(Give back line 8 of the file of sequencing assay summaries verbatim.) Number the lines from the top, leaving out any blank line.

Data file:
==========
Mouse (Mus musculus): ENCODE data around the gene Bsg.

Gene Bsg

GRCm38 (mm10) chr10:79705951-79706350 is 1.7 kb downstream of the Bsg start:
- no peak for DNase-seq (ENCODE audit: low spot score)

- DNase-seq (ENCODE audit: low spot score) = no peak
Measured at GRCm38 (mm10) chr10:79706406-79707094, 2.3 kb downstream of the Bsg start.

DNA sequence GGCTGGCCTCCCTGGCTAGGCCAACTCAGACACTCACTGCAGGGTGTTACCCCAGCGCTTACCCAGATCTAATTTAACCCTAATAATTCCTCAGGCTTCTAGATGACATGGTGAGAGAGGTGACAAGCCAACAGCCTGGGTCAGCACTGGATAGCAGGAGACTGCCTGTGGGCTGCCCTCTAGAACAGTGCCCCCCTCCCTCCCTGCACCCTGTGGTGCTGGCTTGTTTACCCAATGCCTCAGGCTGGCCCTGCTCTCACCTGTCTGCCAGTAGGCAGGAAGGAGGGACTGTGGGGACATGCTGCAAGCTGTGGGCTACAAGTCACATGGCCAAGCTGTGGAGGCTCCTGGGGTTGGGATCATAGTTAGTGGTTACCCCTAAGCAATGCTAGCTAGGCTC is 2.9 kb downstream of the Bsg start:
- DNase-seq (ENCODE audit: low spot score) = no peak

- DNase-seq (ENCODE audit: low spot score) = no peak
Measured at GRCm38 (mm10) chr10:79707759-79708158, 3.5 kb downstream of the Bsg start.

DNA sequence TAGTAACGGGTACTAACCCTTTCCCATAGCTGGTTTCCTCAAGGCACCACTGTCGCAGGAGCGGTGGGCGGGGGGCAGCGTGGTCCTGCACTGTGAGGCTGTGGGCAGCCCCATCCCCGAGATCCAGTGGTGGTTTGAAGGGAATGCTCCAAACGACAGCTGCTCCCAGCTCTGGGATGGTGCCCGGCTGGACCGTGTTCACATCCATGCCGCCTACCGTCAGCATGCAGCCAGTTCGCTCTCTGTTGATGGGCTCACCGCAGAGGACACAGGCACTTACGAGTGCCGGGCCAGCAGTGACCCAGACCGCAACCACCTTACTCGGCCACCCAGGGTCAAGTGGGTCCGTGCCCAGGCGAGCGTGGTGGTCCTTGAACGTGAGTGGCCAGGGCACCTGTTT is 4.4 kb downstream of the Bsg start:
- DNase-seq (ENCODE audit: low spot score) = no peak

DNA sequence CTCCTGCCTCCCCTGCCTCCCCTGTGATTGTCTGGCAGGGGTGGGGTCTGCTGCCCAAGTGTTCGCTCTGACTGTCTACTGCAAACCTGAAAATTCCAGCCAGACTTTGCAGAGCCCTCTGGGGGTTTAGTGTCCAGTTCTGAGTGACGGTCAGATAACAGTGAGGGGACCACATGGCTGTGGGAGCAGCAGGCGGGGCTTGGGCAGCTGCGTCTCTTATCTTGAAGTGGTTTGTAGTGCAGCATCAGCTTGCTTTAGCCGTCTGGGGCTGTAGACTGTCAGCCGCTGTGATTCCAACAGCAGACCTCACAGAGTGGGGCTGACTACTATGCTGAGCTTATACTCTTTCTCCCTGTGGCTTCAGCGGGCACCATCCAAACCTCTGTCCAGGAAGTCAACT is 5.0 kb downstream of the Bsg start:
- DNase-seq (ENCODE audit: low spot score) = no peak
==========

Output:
- DNase-seq (ENCODE audit: low spot score) = no peak